REVIEW: ‘Carry Us On’ by Barefoot Truth [Berkshire Eagle]
4th album holds weight
As published in the Berkshire Eagle, September 25, 2011
Record Review: Carry Us On. Barefoot Truth. Barefoot Truth (label), http://www.barefoottruth.com
Barefoot Truth’s fourth album, “Carry Us On,” finds the band bursting with experience from a successful year on the road and eager to share what they’ve learned. Lyrics dripping with optimism, young love, true friendship, and homecoming combing with expanded musical horizons to create a celebration of life’s little ups and downs. And that celebration seems to have spread quite rapidly: The album climbed to No. 10 on the iTunes rock charts almost immediately after its release on Sept. 6.
An independent band, Barefoot Truth has thus far avoided pigeonholing itself into any particular genre, describing themselves as a “roots-rock-funky-folk-groove machine” on their Facebook fan page.
It may seem like a silly label at first, but it is actually extremely accurate. With five members coming from diverse musical backgrounds and educations, the group seems incapable of sticking to just one sound at a time, and their fourth album speaks to the ever-evolving unique brand they’ve crafted for themselves over the years.
Long-time fans will recognize a few tracks from the band’s 2005 album, “Changes in the Weather,” when the band first started out with just two members, Jay Driscoll and Will Evans. These tracks, including “Roll If You Fall,” “The Ocean,” “Changes in the Weather.” and “Drink to You,” have remained true to their original forms, only now with a much fuller sound created by added instrumentation and backup vocals. It’s gratifying to hear how the band has grown both in talent and sound since the first versions of these songs were released.
“Carry Us On” kicks off with feel-good track “Roll If You Fall.” Reminiscent of Acoustic Junction, the song features a poppy beat, light guitar picking, and a message of staying positive in the face of life’s little bumps in the road. The first track also showcases the band’s talent for layering sound. Both instrumental and vocal lines build and intersect throughout the course of the song, resulting in an all-out party at the end. The outcome is not a raucous sound, however, but a perfect blend of roots- and folk-rock. You could almost pull it apart into two separate songs.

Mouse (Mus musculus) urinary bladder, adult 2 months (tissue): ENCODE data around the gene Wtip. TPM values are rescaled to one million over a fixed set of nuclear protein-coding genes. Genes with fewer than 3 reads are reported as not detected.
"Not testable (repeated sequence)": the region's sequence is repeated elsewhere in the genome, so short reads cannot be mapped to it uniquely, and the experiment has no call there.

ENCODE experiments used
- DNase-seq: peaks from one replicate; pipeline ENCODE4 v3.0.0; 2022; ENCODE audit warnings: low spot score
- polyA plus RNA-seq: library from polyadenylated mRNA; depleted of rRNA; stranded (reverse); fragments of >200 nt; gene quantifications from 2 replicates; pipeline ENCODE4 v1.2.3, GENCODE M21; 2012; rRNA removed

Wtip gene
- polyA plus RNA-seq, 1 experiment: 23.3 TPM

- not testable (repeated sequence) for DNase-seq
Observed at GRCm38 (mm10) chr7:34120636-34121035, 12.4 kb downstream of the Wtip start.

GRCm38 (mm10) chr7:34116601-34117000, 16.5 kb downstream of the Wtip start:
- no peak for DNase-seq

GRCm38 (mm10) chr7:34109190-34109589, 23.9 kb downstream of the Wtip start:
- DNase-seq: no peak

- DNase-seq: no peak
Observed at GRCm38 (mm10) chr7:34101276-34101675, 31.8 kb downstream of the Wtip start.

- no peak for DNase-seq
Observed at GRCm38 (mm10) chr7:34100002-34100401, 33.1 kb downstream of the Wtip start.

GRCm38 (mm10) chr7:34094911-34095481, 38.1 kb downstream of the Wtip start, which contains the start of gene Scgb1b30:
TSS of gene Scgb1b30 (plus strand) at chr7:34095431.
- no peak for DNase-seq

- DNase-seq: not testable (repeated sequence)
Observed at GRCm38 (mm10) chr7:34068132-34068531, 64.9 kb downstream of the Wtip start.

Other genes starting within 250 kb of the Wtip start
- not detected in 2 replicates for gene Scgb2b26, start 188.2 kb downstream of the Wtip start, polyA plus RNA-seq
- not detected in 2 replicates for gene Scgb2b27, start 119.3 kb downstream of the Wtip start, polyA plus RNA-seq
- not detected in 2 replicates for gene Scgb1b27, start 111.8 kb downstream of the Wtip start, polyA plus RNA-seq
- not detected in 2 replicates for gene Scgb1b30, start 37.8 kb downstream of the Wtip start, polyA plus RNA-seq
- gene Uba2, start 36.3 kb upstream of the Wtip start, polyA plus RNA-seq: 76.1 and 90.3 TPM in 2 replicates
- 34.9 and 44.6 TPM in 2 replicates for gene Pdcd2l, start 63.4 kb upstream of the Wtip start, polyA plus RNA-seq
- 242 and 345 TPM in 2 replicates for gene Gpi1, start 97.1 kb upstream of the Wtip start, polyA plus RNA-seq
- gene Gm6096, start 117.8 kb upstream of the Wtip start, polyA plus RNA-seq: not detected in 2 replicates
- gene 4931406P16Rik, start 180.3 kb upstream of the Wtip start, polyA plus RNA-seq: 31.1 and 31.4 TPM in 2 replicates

Fans of Dispatch and Sublime will definitely enjoy the reggae-laiden “Eagle Front,” featuring horns and the unmistakable hesitation beat prominent in reggae. The lyrics are, appropriately so, all about a love for music, rhythm and its power over our bodies and lives — an homage to Bob Marley if there ever was one.
Meanwhile, fans of bands like moe. and Umphrey’s McGee can rock out to the funky roots-rock track “Reelin’,” which features a didgeridoo and vocal break-down section.
Speaking of instrumentation, Barefoot Truth doesn’t fail to present its talented lineup in all its groovy glory on their new release. On “The Ocean,” a bouncy tune with fun lyrics, Pittsfield native Andy Wrba delivers a sexy bass jam solo, while Garrett Duffy shows off his impressive harmonic playing. And “Solitude,” a country-rock song with hints of honky-tonk here and there, features the always-energetic and never-dull piano playing of John “Wayno” Waynelovich, who studied music at nearby Westfield State College, front and center.
Two standout tracks on “Carry Us On” are also two of the most moving. “Reach” is a song of encouragement from one friend to another, repeating the lyric “We can make it through together.” Cellos, violins, and other strings swell and diminish, creating an uplifting and comforting feeling. “Changes in the Weather,” while very relaxed, is also quite dramatic. A personal story of life’s ever-changing tides, the song is universally relatable and also features classical strings, though more prominently. It’s one of those songs that you could listen to over and over and still find yourself emotionally lifted each time it fades out.
Barefoot Truth has shown that an indie band with a grassroots following can and will succeed on their own. Of course, how can they not succeed with a sound all their own and the talent to back it up? And with the universal quality of “Carry Us On,” attracting a diverse pool of fans, that success is bound to only grow from here on out.
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